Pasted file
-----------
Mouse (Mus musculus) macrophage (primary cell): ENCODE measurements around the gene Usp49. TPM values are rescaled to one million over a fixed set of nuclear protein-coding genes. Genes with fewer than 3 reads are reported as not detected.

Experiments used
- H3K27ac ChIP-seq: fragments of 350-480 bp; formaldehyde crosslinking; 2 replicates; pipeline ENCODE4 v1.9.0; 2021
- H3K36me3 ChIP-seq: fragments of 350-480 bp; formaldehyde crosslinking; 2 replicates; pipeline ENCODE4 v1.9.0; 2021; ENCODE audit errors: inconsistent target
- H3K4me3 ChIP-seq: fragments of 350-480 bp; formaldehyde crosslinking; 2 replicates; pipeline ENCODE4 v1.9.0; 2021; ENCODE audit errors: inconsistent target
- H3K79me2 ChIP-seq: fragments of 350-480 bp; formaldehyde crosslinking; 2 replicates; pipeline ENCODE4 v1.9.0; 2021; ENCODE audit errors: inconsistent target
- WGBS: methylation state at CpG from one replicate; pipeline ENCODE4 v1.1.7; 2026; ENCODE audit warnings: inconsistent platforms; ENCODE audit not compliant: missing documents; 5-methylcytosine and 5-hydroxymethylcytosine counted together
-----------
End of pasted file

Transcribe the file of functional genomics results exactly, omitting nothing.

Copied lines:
Mouse (Mus musculus) macrophage (primary cell): ENCODE measurements around the gene Usp49. TPM values are rescaled to one million over a fixed set of nuclear protein-coding genes. Genes with fewer than 3 reads are reported as not detected.

Experiments used
- H3K27ac ChIP-seq: fragments of 350-480 bp; formaldehyde crosslinking; 2 replicates; pipeline ENCODE4 v1.9.0; 2021
- H3K36me3 ChIP-seq: fragments of 350-480 bp; formaldehyde crosslinking; 2 replicates; pipeline ENCODE4 v1.9.0; 2021; ENCODE audit errors: inconsistent target
- H3K4me3 ChIP-seq: fragments of 350-480 bp; formaldehyde crosslinking; 2 replicates; pipeline ENCODE4 v1.9.0; 2021; ENCODE audit errors: inconsistent target
- H3K79me2 ChIP-seq: fragments of 350-480 bp; formaldehyde crosslinking; 2 replicates; pipeline ENCODE4 v1.9.0; 2021; ENCODE audit errors: inconsistent target
- WGBS: methylation state at CpG from one replicate; pipeline ENCODE4 v1.1.7; 2026; ENCODE audit warnings: inconsistent platforms; ENCODE audit not compliant: missing documents; 5-methylcytosine and 5-hydroxymethylcytosine counted together